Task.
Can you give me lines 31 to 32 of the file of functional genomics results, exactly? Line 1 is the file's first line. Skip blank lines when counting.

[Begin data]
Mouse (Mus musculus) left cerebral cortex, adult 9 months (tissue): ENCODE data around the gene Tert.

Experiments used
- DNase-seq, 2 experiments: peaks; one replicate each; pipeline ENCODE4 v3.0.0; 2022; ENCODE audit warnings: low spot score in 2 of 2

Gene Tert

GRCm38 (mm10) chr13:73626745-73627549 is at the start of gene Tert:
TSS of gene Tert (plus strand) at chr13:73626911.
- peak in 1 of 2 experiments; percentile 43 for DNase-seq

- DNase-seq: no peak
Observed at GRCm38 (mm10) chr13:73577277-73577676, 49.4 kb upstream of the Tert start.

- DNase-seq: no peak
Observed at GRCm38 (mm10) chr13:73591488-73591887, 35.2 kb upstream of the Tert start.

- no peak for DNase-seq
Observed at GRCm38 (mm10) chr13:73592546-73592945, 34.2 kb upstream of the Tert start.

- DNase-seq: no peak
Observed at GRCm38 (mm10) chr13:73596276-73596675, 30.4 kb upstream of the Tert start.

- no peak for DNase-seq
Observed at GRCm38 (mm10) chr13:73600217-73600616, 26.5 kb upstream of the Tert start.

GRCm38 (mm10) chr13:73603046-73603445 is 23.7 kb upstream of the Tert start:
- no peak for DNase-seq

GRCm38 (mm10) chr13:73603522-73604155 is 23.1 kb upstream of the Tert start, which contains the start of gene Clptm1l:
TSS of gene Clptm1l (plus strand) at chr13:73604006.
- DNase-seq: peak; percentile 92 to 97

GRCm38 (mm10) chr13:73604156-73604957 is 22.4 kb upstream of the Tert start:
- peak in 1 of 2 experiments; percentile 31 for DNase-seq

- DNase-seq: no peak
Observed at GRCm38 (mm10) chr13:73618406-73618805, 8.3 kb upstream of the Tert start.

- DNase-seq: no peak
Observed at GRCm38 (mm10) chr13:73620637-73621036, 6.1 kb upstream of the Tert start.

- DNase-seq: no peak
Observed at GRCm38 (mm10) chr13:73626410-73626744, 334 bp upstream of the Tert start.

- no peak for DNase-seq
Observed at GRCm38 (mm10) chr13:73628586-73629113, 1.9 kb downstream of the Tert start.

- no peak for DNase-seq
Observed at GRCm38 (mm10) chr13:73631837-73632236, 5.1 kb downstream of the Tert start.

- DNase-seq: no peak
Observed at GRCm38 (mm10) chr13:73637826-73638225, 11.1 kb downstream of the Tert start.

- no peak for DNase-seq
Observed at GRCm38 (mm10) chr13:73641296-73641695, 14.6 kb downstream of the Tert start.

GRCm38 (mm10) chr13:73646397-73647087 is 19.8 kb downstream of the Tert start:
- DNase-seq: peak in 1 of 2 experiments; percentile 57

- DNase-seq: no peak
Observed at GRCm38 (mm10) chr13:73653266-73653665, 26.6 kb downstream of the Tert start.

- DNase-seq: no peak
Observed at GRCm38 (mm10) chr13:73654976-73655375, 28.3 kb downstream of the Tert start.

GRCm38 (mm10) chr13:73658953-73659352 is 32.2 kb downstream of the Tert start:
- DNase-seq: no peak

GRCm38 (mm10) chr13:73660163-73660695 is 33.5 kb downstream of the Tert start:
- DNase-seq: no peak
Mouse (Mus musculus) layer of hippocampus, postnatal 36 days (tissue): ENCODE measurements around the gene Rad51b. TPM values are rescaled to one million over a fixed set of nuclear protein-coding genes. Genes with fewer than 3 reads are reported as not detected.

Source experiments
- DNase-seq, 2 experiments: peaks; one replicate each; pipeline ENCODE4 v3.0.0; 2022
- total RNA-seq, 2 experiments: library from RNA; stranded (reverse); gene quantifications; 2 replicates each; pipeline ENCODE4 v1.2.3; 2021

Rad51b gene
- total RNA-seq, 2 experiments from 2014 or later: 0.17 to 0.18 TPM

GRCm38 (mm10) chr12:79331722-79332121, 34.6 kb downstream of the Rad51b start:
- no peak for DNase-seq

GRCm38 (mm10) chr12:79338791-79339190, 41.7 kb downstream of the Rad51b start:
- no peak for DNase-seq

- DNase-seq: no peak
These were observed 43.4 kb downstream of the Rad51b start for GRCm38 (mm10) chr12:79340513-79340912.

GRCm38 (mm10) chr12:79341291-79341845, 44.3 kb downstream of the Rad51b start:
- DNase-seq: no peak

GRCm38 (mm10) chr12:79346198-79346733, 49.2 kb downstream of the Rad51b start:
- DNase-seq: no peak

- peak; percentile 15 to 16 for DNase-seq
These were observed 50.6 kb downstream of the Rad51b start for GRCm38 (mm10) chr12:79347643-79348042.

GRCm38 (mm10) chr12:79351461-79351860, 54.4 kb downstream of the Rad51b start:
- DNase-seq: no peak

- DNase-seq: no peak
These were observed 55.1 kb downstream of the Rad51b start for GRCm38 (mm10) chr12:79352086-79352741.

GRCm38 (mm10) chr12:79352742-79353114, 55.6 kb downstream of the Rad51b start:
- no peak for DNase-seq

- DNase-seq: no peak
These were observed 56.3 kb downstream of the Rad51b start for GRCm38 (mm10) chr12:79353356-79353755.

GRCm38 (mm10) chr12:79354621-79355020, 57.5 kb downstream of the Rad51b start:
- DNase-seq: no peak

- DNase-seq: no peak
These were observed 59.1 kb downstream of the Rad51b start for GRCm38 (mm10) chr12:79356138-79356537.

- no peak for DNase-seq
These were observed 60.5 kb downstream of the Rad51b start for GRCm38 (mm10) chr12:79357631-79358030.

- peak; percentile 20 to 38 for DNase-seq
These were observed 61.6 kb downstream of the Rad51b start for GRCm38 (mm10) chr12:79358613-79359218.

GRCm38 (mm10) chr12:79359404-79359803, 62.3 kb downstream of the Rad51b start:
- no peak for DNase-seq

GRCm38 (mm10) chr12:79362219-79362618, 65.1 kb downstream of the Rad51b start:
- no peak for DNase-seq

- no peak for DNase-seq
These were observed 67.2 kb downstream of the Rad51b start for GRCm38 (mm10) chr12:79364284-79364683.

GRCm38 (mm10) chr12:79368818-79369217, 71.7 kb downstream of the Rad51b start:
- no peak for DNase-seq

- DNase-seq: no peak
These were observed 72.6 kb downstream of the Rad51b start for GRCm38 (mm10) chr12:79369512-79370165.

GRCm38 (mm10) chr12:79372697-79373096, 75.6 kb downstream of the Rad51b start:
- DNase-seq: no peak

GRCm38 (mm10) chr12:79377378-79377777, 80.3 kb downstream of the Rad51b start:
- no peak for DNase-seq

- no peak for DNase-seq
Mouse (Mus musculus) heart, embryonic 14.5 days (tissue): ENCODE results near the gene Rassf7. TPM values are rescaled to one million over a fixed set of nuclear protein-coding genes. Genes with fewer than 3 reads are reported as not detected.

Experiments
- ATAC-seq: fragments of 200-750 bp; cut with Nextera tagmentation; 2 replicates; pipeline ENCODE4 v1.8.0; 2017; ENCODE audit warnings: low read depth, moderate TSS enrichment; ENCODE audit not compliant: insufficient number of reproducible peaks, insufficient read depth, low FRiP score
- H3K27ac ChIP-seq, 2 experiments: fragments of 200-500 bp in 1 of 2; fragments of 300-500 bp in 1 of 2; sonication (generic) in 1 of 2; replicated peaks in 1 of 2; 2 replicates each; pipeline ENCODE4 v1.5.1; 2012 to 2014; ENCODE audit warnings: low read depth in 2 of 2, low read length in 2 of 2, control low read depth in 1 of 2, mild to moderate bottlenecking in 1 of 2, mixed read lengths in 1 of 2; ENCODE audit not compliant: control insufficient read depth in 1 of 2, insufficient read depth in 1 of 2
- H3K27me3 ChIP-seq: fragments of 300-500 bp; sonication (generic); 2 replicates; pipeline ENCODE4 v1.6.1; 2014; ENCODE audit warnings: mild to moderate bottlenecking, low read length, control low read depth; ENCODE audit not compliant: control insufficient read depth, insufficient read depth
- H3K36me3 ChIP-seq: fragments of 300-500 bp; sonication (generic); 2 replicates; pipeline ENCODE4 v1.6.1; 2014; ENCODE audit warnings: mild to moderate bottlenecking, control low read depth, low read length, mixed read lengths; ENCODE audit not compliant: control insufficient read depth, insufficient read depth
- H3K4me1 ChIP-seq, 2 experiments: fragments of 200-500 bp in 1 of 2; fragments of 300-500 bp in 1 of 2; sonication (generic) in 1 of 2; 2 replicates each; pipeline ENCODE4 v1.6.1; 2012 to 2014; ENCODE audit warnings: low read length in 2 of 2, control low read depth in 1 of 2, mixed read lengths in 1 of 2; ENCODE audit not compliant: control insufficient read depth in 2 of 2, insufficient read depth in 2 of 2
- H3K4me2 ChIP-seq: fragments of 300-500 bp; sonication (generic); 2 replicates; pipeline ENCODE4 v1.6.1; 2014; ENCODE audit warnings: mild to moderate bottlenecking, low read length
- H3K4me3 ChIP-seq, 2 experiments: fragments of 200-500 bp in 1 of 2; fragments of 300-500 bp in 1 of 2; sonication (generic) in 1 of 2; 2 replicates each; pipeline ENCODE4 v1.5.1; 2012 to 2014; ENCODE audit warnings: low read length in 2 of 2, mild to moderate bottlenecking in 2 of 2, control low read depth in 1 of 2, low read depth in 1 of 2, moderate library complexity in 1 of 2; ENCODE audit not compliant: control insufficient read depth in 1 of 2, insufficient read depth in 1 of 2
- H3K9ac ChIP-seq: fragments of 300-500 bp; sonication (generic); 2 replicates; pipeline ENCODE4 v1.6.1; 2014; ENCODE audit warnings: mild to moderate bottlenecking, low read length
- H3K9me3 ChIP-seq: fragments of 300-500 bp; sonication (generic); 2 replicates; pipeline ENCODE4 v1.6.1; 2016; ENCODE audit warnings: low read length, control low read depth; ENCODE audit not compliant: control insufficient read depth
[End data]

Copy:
- no peak for DNase-seq
Observed at GRCm38 (mm10) chr13:73628586-73629113, 1.9 kb downstream of the Tert start.